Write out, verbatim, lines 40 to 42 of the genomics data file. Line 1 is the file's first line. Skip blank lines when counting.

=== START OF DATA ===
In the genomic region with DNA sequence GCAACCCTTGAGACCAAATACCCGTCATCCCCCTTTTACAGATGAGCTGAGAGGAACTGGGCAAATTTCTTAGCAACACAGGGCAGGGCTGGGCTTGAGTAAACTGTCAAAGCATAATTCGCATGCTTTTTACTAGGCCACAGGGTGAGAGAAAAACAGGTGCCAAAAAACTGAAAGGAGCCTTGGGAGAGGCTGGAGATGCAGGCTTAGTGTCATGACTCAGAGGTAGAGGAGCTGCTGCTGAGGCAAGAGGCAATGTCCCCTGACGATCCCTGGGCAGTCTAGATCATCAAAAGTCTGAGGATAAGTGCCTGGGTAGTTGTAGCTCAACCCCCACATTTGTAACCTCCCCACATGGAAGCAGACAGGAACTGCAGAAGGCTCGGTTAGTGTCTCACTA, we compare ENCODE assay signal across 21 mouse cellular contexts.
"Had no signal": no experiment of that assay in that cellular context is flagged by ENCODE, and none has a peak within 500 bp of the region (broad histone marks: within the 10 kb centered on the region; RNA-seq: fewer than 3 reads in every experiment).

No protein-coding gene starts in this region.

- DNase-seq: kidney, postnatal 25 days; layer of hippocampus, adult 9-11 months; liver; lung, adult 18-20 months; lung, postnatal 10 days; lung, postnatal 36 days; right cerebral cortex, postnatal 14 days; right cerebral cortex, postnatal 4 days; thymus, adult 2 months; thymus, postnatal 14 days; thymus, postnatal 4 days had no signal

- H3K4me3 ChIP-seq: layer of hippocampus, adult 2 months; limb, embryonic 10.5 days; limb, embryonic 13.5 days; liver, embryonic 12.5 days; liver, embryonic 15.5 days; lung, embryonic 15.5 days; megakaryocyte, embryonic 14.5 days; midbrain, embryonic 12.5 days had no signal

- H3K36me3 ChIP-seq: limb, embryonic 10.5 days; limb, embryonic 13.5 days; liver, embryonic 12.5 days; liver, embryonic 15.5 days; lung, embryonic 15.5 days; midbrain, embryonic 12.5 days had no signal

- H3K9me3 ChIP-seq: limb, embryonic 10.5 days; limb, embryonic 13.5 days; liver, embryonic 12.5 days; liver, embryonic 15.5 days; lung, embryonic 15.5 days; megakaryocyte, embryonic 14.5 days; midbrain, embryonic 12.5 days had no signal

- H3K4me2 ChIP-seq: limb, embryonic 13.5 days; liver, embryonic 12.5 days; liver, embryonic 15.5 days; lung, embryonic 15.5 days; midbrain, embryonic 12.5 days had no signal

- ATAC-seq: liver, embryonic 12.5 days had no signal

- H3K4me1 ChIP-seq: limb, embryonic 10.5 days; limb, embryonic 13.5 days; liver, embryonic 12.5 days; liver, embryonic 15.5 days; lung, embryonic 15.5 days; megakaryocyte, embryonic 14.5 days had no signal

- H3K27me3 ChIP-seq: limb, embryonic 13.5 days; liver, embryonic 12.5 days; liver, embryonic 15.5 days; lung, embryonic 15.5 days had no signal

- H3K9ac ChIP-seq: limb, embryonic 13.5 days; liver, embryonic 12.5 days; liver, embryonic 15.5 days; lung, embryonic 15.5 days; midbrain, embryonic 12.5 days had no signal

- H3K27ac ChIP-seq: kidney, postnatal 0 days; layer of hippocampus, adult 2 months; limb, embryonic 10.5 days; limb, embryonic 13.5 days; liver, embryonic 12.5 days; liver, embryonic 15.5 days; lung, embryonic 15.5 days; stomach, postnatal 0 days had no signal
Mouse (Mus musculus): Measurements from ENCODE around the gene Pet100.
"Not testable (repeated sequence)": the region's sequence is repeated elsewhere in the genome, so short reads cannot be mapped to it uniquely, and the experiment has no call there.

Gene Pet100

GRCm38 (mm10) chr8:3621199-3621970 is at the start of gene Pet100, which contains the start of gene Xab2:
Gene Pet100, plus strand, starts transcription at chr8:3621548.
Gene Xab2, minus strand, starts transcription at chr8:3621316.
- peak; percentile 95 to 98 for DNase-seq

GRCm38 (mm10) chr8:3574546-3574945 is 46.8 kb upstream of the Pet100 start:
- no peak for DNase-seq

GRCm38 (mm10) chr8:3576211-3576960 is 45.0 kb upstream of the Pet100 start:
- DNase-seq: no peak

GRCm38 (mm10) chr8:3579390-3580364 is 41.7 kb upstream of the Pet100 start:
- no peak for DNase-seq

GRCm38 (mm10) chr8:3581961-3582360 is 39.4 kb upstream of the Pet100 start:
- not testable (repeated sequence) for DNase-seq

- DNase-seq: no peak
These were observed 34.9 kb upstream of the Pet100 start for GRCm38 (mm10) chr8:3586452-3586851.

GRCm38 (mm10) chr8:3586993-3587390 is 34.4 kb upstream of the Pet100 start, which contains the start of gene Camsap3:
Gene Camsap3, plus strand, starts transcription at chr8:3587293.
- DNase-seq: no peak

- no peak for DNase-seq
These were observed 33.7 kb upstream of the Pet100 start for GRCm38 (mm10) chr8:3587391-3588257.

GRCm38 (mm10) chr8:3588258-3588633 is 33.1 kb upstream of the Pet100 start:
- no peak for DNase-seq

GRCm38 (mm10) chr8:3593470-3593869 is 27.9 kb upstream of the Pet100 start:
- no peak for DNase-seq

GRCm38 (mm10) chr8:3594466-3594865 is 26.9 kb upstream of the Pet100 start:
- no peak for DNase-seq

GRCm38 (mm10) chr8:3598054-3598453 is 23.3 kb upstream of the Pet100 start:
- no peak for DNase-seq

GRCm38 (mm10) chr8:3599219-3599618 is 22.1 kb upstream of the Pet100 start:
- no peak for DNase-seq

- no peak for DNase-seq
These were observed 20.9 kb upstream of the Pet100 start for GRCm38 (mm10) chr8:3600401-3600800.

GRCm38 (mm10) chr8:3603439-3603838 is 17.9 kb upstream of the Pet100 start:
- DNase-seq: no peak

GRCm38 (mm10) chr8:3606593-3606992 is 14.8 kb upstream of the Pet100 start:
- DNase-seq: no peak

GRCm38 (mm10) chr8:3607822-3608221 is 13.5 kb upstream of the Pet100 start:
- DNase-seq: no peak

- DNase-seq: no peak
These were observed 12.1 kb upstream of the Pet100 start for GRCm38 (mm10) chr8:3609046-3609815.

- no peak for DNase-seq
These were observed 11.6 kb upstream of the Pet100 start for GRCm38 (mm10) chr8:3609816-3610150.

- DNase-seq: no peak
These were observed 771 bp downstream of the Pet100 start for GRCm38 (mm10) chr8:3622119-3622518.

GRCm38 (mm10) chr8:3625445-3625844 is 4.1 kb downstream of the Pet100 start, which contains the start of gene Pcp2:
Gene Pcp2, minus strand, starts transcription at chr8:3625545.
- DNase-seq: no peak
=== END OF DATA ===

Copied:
GRCm38 (mm10) chr8:3594466-3594865 is 26.9 kb upstream of the Pet100 start:
- no peak for DNase-seq

GRCm38 (mm10) chr8:3598054-3598453 is 23.3 kb upstream of the Pet100 start: